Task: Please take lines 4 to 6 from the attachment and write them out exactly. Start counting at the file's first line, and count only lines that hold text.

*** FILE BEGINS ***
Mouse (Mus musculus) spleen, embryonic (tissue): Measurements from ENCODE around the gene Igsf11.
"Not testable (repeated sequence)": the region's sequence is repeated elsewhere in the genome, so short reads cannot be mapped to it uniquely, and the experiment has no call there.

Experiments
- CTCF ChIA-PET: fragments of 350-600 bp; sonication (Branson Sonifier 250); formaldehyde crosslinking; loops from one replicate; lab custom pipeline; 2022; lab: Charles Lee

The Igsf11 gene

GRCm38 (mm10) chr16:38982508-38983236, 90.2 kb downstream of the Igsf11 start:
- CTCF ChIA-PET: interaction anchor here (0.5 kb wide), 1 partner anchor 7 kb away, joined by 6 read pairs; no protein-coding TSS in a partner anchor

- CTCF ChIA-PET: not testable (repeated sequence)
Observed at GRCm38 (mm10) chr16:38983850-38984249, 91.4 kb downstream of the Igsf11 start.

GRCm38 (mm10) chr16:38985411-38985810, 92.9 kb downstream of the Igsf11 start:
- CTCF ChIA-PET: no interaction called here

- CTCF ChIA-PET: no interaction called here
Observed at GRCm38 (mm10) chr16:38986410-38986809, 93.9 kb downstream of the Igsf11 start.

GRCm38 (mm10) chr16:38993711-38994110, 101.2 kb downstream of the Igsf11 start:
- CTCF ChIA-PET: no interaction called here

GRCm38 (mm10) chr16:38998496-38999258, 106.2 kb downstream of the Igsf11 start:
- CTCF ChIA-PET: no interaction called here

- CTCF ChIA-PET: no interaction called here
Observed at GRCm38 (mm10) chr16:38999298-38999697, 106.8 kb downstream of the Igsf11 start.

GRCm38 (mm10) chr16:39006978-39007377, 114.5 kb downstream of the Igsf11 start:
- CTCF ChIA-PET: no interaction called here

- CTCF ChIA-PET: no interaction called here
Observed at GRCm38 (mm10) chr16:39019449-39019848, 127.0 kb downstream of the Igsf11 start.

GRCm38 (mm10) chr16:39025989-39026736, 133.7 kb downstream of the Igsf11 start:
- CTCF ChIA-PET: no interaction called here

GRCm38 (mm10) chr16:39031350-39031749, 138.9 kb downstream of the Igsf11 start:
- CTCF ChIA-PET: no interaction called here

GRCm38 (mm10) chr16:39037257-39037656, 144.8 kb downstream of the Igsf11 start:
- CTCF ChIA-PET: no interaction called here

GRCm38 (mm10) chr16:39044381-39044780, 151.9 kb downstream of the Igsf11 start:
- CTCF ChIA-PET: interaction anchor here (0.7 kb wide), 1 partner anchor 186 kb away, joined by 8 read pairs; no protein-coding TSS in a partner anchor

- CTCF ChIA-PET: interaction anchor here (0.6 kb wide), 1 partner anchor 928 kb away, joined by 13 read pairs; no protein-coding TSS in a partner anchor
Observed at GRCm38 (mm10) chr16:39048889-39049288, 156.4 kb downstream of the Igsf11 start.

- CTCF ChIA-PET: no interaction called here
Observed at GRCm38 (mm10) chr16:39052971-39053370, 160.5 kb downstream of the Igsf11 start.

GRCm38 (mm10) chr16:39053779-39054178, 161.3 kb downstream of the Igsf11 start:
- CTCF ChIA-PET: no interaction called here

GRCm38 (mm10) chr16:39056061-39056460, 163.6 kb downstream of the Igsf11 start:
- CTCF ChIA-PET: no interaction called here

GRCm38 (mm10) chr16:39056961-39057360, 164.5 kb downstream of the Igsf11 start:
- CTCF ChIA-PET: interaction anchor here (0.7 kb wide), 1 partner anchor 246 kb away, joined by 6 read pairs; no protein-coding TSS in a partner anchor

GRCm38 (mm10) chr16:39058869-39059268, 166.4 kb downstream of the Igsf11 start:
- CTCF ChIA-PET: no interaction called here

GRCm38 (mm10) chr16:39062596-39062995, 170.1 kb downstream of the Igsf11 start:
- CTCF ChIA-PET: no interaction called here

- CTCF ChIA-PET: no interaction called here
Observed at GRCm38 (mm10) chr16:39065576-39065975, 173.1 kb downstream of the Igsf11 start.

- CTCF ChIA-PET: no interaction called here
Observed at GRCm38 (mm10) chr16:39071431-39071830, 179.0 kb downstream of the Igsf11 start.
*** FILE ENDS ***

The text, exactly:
- CTCF ChIA-PET: fragments of 350-600 bp; sonication (Branson Sonifier 250); formaldehyde crosslinking; loops from one replicate; lab custom pipeline; 2022; lab: Charles Lee

The Igsf11 gene

GRCm38 (mm10) chr16:38982508-38983236, 90.2 kb downstream of the Igsf11 start: